Donald Tsang

Tsang's approval rating at record low

PUBLISHED : Wednesday, 25 June, 2008, 12:00am
UPDATED : Wednesday, 25 June, 2008, 12:00am

The approval rating for Chief Executive Donald Tsang Yam-kuen is at a record low, a university poll shows.

Results from the University of Hong Kong poll show an approval rating of 51 per cent, the worst since Mr Tsang became chief executive in June 2005. This is a 6 percentage point drop from a poll earlier this month, which itself was a 6 percentage point drop from a poll conducted at the end of May. Both surveys followed the controversy over the government's political appointees.

The latest survey, in which 1,003 people were interviewed, was carried out between June 18 and 20.

The rating of Mr Tsang's performance has also reached a record low, at 57.9 marks out of 100, a drop of 2.9 marks since the last survey earlier this month, and an accumulative 8.1-mark drop since the end of May.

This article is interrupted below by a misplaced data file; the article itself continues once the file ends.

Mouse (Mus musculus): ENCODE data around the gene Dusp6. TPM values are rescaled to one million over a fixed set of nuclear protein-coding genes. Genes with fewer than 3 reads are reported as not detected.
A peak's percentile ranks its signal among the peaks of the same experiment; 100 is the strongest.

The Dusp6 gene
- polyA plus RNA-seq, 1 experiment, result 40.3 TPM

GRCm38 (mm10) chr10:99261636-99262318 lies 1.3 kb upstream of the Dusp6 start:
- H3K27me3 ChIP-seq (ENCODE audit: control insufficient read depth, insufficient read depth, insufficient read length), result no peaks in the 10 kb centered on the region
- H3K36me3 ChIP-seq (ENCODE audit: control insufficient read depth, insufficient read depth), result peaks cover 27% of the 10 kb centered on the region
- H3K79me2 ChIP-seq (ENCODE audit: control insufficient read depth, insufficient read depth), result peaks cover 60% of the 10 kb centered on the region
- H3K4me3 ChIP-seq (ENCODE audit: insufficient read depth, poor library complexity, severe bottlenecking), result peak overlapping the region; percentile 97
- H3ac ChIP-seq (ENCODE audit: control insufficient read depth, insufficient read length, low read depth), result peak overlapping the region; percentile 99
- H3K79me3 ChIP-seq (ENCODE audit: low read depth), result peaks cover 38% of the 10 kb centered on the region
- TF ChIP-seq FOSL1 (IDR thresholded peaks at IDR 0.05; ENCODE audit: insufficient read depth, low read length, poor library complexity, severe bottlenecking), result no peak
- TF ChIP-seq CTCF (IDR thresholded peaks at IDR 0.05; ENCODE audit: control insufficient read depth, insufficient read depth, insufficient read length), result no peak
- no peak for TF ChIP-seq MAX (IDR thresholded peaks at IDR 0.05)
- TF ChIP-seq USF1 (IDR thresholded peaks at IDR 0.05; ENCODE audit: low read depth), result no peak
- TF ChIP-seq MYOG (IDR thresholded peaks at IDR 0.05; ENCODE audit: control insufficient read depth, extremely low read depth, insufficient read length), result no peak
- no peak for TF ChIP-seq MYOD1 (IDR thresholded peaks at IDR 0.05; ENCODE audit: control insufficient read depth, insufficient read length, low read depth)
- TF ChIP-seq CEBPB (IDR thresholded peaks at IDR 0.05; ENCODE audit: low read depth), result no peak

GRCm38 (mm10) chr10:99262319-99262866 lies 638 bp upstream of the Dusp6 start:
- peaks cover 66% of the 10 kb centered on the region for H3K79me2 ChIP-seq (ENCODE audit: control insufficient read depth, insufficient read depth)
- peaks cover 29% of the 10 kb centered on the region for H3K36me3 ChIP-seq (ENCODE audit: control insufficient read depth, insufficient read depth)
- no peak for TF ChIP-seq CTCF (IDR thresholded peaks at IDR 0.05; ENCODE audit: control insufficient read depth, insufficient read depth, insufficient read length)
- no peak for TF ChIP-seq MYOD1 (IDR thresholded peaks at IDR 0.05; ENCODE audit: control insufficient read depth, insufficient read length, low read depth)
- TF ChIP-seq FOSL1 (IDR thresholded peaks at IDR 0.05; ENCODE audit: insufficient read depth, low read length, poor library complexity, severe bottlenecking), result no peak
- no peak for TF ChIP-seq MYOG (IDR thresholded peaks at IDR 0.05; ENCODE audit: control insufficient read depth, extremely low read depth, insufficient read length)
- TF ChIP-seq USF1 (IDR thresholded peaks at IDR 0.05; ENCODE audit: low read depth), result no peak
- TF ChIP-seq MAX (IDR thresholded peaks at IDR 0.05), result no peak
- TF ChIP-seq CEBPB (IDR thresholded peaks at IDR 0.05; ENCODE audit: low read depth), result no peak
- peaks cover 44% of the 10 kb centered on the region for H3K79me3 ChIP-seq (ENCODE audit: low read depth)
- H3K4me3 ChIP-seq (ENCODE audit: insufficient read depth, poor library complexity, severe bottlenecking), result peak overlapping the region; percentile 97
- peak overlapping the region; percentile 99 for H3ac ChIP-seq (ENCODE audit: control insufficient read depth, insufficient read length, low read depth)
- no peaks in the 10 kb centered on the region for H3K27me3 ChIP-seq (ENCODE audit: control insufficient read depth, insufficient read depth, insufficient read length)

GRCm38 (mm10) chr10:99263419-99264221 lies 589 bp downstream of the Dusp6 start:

University pollster Robert Chung Ting-yiu said: 'The controversies surrounding the recent appointment of undersecretaries and political assistants, and the gradual emergence of inflation and livelihood problems may all have affected the popularity of the chief executive and the government.'

Overall satisfaction with the government has dropped 14 percentage points since the end of May to 36 per cent and dissatisfaction has risen by 11 points to 22 per cent, the highest since May 2005.

Economic prosperity and people's livelihoods were areas about which respondents were most dissatisfied, the poll showed.

Mr Tsang yesterday visited a school in Ho Man Tin, where he chatted to parents about their worries over the forthcoming education reforms and inflation. He later told the media that he often spent time visiting districts to feel the pulse of the community.

City University analyst James Sung Lap-kung said Mr Tsang's re-emergence into the public eye was clearly aimed at reviving his image: 'The political-appointments fiasco was the most lethal blow ... You can't rule out that [his popularity] will keep falling.'

A government spokesman said Mr Tsang had taken note of the poll.

The survey had a margin of error of plus or minus 3 percentage points.